KLEE comes with a nice tutorial. The tutorial demonstrates how to use KLEE on a few examples. All but one of the examples operates on self-contained or so-called closed programs. These example programs do not use any external functionality, including essential things such as a library for printing out to the standard output. However, if a program is to communicate with other programs or to do more complex computation, it is very likely it will need to rely on external functionality. Enter libraries.
The goal of my Google Summer of Code 2016 project is to use KLEE to analyze Debian packages. As you might have guessed, the packages contain libraries. Hence I need to look at how KLEE can analyze libraries.
The library for C programs is the C standard library. The library provides an abstraction layer over the underlying hardware. Virtually every single Debian binary package has a runtime dependency on an implementation of the C library, and in particular on the GNU C library. Therefore, the GNU C library provides the external functionality mentioned above to C programs.
Given that the C standard library is so important and that almost every C program relies on it, KLEE comes with an implementation of the library called KLEE-uClibc, which is based on the uClibc library. Without KLEE having support for the C library, almost no C program could be symbolically executed. However, KLEE-uClibc is unfortunately rather old and likely outdated. Cristian Cadar pointed out in a discussion it might be worthwhile updating KLEE-uClibc. Therefore, I’ve set to bring the implementation to the most recent release of the uClibc library.
I wrote about my KLEE-uClibc efforts to the klee-dev mailing list earlier this week. In a nutshell, I know next to nothing about the C standard library, let alone about uClibc, but I gave upgrading KLEE-uClibc from version 0.9.29 to the upstream 0.9.30 version a try. As noted on the mailing list, I stumbled upon something that seems like a bug in my merging of the 0.9.30 version to KLEE’s 0.9.29 version of the library, but I don’t know how to go about it. Let’s see if I’ll get help and be able to figure out how to fix that.
In general, when a program that KLEE analyzes makes an external call to a library that hasn’t been compiled to LLVM IR and linked together with the program, it can only make that call concretely, which means loosing any involved symbolic information up to that call. This is sub-optimal, but it is better than not being able to make external calls at all. Analyzing a library with KLEE on its own is tricky, as KLEE needs a main() function that drives the execution of the library, and in general libraries come with no main() function. However, if I figure out a way to automatically analyze a library with KLEE, that will likely give higher code coverage of the library compared to running the library concretely. Higher code coverage is desirable, as it increases chances of hitting corner cases where bugs might be lurking.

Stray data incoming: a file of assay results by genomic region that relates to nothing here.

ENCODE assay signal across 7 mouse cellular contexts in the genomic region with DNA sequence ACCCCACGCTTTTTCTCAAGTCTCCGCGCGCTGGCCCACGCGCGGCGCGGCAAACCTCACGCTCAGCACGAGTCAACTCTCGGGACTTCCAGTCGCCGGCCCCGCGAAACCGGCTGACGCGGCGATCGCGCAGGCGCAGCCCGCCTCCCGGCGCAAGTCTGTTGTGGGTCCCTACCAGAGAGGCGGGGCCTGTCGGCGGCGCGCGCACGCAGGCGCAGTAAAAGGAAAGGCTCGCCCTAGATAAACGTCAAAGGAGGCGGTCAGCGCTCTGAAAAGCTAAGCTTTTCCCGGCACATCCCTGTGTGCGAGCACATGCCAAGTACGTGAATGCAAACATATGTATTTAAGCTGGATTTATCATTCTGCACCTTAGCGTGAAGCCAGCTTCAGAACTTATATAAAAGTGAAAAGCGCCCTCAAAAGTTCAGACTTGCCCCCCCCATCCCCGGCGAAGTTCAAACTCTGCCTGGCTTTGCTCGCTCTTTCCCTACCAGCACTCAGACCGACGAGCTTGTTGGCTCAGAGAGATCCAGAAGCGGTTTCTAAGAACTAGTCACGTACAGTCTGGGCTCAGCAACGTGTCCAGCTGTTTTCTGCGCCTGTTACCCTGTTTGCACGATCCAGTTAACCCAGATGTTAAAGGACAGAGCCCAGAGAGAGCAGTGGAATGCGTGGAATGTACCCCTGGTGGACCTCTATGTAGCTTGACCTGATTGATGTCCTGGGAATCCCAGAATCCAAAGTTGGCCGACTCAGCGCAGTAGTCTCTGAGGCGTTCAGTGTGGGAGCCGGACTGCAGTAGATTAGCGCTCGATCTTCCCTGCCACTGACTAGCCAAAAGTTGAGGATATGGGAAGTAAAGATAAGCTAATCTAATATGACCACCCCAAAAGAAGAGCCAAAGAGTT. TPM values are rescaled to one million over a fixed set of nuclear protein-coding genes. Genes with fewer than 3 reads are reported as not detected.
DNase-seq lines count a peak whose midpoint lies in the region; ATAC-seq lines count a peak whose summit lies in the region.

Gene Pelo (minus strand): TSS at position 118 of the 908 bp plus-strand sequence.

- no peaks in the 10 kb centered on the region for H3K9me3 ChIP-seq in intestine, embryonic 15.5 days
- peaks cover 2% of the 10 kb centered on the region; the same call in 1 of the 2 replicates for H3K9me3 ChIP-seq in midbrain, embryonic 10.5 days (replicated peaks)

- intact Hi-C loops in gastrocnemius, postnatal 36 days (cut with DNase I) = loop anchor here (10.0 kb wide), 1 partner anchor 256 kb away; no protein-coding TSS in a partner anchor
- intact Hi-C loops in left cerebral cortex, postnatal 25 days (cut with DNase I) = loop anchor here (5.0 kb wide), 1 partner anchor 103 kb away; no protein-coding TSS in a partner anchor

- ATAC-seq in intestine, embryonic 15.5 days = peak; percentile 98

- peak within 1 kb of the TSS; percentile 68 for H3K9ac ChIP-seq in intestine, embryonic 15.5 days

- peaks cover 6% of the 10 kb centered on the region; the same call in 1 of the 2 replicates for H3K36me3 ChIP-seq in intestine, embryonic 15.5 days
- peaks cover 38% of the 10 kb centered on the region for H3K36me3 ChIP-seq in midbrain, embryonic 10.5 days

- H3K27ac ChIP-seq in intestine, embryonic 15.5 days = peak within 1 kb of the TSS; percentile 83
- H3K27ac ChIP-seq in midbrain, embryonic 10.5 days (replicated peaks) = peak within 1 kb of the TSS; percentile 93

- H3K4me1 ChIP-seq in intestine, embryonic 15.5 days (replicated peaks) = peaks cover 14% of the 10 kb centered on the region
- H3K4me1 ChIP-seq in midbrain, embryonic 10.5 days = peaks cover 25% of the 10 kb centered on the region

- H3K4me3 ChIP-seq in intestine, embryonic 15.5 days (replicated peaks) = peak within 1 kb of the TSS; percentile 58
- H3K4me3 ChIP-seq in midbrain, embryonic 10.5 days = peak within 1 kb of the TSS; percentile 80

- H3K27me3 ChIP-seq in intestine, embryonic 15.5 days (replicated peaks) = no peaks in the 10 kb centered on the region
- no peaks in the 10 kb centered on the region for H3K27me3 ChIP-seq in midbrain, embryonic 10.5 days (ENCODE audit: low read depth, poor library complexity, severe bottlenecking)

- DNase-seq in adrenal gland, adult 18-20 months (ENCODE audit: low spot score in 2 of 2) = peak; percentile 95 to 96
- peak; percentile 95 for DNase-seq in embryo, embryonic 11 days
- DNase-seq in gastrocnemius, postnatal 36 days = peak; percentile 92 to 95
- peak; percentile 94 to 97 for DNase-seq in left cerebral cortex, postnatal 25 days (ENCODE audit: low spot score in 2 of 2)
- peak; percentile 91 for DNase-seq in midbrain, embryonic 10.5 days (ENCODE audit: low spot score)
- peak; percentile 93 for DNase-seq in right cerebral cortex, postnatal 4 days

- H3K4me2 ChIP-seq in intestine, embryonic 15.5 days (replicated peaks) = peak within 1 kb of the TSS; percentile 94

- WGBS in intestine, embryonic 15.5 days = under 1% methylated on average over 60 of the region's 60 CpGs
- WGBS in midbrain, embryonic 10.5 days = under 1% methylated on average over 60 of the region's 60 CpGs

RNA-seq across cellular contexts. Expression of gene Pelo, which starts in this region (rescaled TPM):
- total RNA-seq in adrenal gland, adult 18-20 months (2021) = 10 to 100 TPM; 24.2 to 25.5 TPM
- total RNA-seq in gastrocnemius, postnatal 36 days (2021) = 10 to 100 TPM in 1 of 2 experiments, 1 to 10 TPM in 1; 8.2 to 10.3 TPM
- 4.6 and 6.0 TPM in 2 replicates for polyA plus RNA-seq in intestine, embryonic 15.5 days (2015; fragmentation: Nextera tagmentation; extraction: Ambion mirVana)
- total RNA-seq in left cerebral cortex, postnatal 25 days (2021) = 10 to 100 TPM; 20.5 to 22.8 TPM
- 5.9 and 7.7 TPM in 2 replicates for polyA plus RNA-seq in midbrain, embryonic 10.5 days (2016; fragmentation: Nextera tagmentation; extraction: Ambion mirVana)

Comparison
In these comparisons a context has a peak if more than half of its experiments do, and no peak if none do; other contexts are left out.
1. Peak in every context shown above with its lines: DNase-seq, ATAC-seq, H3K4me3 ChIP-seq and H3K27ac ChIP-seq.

On the Debile side of the GSoC project, I’ve been reading Debile’s source code to understand how other software analysis tools are supported in Debile. My understanding so far is that KLEE itself does not have to implement the Firehose format; instead, it is enough to parse KLEE’s output and generate Firehose data structures instead, which eventually get output to the Firehose XML format. That may be an easier road than implementing the Firehose format in KLEE, though not as clean. I’ll see what to do.
Finally, I have read a paper that just appeared in the proceedings of the International Conference on Software Engineering 2016. The paper is titled Synthesizing Framework Models for Symbolic Execution. It is on generating GUI library models that can be used in symbolic execution. The thing with symbolic execution (which includes KLEE) is that, as pointed out by paper authors, one often needs models of underlying libraries used by a program in order to analyze the program. The paper focuses on the Java Swing framework and the Android framework. Unfortunately, the approach is not applicable to libraries in Debian that I would like to symbolically execute with KLEE as it requires manual modeling of all other libraries a program relies on (in the case of the paper, one would need to model the Java standard library in the authors’ tool, which would be a bigger effort than manually modeling the Swing framework itself). In other words, this approach doesn’t buy us much. I’ve been thinking how to automatically analyze libraries and Debian library packages with KLEE as it is not straightforward. While I have brainstormed some ideas, I’ll need to think more about this.